What’s driving us in the gig economy?
One-off app-based jobs are becoming a way of life for many self-employed people.
If you have a car, you can make money as an Uber or Lyft driver. If you’re a self-motivated type with skills you can market, you can sign up to apps like Fiverr or Indeed and grab what’s on offer.
But as that same flexible marketplace swells with other freelancers, all crowding around the same jobs and effectively driving the returns down, what keeps people motivated? Behavioural science, it seems.
Pushing the buttons
In ‘How Uber Uses Psychological Tricks to Push Its Drivers’ Buttons’, New York Times writer Noam Scheiber describes the methods used to keep drivers behind the wheel and generating income (with some brilliant infographics). Video game techniques, graphics, cash inducements and opt-in nudges are all brought into service to ‘incentivise’ drivers to stay behind the wheel.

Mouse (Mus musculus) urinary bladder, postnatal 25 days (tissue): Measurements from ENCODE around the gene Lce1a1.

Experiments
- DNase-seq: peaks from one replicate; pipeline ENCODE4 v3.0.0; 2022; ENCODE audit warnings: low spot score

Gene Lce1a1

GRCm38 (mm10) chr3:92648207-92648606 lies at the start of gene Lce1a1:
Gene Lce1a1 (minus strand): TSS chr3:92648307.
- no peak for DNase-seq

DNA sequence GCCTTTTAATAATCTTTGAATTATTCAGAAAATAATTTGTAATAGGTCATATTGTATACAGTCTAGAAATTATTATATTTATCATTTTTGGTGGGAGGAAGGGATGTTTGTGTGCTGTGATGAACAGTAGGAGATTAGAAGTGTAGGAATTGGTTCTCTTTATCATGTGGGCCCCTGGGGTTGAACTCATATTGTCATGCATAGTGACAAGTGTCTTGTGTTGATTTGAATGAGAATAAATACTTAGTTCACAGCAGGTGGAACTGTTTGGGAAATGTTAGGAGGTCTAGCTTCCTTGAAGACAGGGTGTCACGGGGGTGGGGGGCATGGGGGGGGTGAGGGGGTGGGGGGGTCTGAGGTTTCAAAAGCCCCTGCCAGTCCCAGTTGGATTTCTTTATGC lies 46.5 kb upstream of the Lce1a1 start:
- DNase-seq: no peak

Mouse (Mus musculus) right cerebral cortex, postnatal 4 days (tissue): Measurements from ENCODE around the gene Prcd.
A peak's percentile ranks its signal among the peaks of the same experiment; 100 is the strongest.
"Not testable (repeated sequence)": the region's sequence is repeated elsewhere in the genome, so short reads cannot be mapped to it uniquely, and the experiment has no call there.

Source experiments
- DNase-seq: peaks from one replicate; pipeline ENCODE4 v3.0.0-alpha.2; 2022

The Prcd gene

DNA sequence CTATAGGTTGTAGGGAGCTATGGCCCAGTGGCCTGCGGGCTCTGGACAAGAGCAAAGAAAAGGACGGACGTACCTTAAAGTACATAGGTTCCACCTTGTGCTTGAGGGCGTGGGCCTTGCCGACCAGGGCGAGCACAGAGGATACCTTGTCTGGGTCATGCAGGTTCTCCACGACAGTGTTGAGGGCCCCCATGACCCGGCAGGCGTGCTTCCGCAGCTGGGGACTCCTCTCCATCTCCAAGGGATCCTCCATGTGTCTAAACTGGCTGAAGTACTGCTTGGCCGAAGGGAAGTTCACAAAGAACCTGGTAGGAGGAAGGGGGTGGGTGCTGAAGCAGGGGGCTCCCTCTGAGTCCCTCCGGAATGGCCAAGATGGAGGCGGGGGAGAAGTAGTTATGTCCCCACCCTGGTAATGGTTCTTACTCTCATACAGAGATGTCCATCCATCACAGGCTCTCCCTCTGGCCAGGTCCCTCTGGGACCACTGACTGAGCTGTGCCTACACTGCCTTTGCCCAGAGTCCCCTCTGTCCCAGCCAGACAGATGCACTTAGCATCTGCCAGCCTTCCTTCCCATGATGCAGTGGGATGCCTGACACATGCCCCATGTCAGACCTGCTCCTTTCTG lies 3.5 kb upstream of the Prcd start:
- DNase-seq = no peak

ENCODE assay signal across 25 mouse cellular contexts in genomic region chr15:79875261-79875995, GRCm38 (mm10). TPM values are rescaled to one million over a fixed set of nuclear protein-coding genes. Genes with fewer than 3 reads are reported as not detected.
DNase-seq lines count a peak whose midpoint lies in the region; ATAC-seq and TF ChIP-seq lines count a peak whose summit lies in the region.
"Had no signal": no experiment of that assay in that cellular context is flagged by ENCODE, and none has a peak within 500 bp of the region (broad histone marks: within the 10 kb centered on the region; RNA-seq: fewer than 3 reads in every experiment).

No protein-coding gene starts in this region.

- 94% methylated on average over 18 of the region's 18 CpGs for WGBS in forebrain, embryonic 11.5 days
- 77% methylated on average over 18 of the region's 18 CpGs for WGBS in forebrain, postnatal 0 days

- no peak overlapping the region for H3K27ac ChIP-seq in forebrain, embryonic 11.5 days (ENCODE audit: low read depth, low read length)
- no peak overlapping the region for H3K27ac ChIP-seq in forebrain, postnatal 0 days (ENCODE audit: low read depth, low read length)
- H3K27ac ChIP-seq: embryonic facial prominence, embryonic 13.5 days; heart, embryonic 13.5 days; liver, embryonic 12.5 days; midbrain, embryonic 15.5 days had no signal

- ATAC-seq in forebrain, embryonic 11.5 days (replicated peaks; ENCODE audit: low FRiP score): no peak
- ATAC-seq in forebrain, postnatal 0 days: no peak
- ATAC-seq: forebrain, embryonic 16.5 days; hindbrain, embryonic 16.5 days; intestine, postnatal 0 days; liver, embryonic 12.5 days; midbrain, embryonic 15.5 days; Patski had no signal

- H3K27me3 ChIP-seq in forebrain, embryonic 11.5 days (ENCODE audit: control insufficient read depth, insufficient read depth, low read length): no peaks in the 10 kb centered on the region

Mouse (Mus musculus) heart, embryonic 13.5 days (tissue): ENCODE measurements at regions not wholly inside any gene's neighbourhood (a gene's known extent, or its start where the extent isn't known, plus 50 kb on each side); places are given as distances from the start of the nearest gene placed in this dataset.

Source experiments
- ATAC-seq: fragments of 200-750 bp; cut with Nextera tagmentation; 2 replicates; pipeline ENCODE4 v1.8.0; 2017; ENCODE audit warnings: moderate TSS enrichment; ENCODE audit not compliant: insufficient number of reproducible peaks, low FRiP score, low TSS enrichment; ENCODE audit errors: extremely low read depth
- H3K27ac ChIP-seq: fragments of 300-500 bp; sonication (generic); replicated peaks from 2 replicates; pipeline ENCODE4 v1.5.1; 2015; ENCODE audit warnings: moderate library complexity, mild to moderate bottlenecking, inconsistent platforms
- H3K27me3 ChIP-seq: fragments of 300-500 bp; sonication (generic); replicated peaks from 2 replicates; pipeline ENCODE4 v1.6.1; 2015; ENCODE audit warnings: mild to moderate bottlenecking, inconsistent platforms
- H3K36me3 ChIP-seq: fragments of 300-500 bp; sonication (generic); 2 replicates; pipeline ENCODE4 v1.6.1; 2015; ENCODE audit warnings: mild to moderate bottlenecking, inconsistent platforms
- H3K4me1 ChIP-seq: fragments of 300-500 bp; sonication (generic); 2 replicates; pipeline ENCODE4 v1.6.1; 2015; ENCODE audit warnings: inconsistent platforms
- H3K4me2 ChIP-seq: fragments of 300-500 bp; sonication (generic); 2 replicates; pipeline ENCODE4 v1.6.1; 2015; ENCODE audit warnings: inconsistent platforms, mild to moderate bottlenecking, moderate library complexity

In September 2017, a heavily pregnant Lyft driver called Mary was celebrated by the company for not only going to work, but picking up a fare while going into labour.
Fiverr advertises its ideal ‘doer’ as someone who’s drug of choice is sleep deprivation. Both cases caused a furore on social media, as these work practices were seen as exploitative, rather than stoic.
Getting people to voluntarily overcome the urge to rest requires some pretty powerful behavioural techniques or ‘incentivations’ which may become the method of choice for companies attempting to maximise their profits from a workforce they don’t technically employ.
Some of the most addictive games ever made (such as Tetris) involve a mental state where we feel like we’re progressing towards a goal just beyond our grasp; it’s been called the ‘ludic loop’.
This article raises the question; are workers in the gig economy caught in the loop or choosing to take part at will?